Next up in my short row review are double stitches – a technique I came across in Stephanie van der Linden’s book “The Sock Knitter’s Workshop”. I don’t know the provenance of this technique, and as Montse Stanley doesn’t mention it in her book the Knittter’s Handbook (my go-to reference book) I was intrigued. Turns out they are fun and funny little stitches.

Method #4: Double Stitches

Double stitches

To make a double stitch is a very easy thing – knit the turning stitch.

Knit turning stitch

Turn your work, and slip the first stitch (that’ll be the turning stitch you knit on the RS)

Turn and slip

Now comes the fun bit – take the working yarn and pull it taut, up and over the needle towards the back.

Pull yarn up and over

The aim is to create two stitches from the loop on the right needle.  In the photo  below I’ve pulled the yarn nice and taut.  The loops either side of my working yarn are from the single slipped stitch.

Close up of double stitch

Effectively by pulling the working yarn tight, and then bringing it back around to purl we create a wrap around the slipped stitch which has been butterflied to make 2 loops.

Side view of double stitch

A side view of the working yarn pulled taut.

Double stitch view from other side

I flipped the work over to take a photo from the knit side – the top of the slipped stitch is pulled right over the needle, making 2 loops from the original stitch. This is the ‘double stitch’.  To continue working the purl side, after pulling the working yarn nice and tight, take it back to the front between the needles and purl the next stitch.

Purling next stitch on PS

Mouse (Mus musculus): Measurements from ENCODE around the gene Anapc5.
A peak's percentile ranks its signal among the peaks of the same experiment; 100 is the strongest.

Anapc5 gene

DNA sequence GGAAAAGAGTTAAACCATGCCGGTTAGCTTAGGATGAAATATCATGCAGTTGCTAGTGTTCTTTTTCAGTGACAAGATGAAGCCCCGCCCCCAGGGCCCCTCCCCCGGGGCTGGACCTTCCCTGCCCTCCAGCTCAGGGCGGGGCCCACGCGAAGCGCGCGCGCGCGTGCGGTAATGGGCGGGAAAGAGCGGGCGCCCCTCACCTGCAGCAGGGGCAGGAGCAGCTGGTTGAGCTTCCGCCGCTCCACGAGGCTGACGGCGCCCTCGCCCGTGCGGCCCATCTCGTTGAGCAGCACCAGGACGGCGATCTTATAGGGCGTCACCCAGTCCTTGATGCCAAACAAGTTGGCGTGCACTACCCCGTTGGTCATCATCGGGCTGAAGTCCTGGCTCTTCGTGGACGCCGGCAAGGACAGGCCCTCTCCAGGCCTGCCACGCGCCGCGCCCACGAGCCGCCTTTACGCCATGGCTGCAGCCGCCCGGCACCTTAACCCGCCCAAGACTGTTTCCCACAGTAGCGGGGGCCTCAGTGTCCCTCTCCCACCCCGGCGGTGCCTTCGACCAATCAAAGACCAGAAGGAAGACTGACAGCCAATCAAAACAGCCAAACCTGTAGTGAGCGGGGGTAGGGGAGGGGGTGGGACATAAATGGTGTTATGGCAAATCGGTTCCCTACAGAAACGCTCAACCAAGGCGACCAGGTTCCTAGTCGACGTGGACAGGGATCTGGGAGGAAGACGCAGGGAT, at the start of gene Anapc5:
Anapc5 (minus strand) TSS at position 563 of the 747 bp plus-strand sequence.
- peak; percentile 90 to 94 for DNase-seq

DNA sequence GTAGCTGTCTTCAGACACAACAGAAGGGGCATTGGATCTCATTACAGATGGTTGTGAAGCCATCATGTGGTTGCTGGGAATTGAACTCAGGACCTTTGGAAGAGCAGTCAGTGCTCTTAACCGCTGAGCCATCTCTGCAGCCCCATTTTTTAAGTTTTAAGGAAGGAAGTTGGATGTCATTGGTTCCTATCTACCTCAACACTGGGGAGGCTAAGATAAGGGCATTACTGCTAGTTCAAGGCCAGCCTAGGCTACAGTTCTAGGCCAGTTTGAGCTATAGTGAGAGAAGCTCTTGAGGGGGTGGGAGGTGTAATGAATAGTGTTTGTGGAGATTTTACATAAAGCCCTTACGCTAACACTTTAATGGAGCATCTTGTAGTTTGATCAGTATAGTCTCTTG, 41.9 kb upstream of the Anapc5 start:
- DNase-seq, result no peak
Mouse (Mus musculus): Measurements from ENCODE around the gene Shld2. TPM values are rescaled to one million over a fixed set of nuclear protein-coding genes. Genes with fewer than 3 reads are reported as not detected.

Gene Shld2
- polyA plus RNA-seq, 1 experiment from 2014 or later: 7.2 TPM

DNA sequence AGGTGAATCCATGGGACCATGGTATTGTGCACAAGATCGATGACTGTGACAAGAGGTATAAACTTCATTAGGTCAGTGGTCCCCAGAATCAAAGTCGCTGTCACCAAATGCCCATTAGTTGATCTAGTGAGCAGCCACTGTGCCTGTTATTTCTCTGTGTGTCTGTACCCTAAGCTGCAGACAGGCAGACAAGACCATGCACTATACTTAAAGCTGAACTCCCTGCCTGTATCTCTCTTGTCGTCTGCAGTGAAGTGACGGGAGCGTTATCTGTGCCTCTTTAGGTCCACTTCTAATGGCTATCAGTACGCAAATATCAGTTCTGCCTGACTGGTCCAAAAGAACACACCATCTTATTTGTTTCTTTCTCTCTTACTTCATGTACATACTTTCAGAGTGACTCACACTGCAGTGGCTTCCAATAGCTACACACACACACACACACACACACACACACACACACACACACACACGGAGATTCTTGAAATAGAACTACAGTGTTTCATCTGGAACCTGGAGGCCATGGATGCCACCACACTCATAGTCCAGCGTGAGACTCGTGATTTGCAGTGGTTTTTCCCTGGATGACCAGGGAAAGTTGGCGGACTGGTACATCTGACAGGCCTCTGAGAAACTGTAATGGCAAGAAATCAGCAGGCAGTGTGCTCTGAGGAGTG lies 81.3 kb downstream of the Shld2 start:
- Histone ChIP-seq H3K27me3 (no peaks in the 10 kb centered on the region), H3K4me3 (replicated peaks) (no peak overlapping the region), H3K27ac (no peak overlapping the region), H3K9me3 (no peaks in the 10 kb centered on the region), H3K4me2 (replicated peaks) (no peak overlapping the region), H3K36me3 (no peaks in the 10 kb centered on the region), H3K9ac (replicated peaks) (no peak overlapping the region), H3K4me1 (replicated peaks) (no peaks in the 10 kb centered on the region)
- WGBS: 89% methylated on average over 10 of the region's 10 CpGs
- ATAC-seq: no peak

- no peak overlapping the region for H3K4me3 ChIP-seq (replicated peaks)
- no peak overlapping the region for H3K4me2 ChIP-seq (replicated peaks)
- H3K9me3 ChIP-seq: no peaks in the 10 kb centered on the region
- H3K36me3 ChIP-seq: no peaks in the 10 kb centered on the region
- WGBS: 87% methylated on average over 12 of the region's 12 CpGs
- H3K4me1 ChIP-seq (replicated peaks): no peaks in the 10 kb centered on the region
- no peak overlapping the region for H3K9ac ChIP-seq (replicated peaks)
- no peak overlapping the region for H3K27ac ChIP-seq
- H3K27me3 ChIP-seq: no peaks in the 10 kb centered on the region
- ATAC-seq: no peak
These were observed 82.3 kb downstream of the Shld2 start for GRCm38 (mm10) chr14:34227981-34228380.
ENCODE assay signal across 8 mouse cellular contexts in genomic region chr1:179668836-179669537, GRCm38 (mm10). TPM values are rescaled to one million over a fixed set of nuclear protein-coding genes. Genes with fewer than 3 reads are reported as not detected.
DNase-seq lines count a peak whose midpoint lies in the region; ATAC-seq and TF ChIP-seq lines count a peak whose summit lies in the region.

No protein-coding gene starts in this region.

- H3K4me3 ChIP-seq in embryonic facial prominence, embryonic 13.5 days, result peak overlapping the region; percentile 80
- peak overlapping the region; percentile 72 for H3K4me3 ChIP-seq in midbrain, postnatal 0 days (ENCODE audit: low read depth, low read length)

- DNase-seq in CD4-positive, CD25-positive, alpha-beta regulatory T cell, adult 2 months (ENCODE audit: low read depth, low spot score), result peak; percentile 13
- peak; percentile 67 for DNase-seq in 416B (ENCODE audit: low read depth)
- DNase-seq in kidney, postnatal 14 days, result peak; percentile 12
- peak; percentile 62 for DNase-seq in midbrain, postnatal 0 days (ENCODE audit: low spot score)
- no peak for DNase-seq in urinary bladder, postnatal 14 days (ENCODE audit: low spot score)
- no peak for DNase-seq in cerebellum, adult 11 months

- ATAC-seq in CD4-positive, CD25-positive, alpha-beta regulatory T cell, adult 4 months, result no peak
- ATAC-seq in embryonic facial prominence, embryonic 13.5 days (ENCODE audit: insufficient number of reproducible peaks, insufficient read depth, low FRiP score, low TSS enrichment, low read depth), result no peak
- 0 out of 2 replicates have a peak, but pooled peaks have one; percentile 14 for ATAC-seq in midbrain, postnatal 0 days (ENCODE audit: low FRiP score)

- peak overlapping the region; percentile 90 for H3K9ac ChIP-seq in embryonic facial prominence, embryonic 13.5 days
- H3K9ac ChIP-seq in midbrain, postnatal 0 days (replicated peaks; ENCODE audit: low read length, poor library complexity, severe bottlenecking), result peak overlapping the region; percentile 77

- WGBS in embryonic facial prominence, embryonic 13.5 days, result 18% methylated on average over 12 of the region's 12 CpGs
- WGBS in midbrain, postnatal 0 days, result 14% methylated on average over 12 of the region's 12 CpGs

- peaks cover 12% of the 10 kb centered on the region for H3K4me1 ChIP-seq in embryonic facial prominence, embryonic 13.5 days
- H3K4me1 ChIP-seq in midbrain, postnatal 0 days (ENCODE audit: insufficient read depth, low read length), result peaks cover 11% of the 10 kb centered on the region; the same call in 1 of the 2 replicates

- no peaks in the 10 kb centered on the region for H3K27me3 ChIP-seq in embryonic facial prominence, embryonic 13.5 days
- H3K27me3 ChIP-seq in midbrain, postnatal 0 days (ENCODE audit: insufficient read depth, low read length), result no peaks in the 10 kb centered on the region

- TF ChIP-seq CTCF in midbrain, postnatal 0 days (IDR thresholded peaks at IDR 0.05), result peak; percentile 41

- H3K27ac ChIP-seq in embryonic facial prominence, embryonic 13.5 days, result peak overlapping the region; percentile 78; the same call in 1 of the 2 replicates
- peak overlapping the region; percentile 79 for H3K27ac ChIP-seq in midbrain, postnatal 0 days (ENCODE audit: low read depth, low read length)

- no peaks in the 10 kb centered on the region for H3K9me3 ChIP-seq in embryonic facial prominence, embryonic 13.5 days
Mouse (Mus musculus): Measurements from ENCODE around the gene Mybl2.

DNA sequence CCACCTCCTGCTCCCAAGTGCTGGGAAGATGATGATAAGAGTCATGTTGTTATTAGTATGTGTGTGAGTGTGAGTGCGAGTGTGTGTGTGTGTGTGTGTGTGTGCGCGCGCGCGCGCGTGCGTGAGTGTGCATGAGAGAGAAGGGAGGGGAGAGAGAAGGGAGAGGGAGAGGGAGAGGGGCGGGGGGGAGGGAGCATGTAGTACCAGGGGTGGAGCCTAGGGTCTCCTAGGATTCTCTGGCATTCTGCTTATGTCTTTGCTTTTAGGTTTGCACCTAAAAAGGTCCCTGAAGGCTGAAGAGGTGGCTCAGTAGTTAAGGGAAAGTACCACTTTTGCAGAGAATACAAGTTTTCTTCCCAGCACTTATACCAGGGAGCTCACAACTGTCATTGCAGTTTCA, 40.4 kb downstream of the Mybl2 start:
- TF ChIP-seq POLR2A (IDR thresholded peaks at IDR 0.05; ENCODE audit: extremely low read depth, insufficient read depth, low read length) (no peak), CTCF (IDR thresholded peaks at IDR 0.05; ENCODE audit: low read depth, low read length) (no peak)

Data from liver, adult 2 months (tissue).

I think double stitches are kind of funky. I deconstructed it to show you better since it took me a little while to figure out what was going on with all those loops.

Double stitches

In the photo above are 3 double stitches on the left needle.  Can you see the wrap and the original stitch butterflied?

The photo below should help deconstruct what’s going on. The white stitch was the stitch that got pulled round the needle by the working yarn.  See how the head of the stitch is pulled right round the needle, making 2 loops? The head is dissected by the working yarn (yellow) that was pulled round tight and then purled across the row. See how it makes a wrap around one half of the white stitch? And cleverly, the white stitch sandwiches the wrap so when you come to work the double stitch the wrap is hidden – on both sides of the work! Clever clever.

The blue stitch was the second last stitch on the knit side row, and the orangey-yellow stitch is the first purled stitch after creating the double stitch so you can place the wrap in context.

Double stitch and wrap

When you come to working the double stitches, treat them as a single stitch and knit both loops together.

Knit double stitch as one

Here are a few close ups of working the double stitch as one.

View of knitting double stitch as one

Knitting double stitch (both loops)

This is the front of the worked double stitches.

Worked double stitches

And the back of the worked double stitches.

Back of worked double stitches

I like this method – it’s easy and fun to make the double stitches. I’m not hugely fond of the back of the work though since it feels quite bumpy so I wouldn’t like to use them socks. Still, a nice little technique to have in your back pocket!

Last up… Shadow wraps

Cornish Delights

We’ve arrived safely in Cornwall and settled into the hotel.  We met up with Ali, Tricia & Isabelle at the airport, and boarded the wee propeller plane together.  The coast here is really beautiful, and the bar has huge picture windows so we can enjoy the view, without venturing outside as it is quite chilly!  Even so, there are still hard core surfers tackling the waves.

Hard core!

Your eyes don’t deceive you – there are 4 surfers in that photo taken this morning at 830 am. It’s 3 degrees out. More surfers joined them shortly after the photo was taken. That is seriously impressive.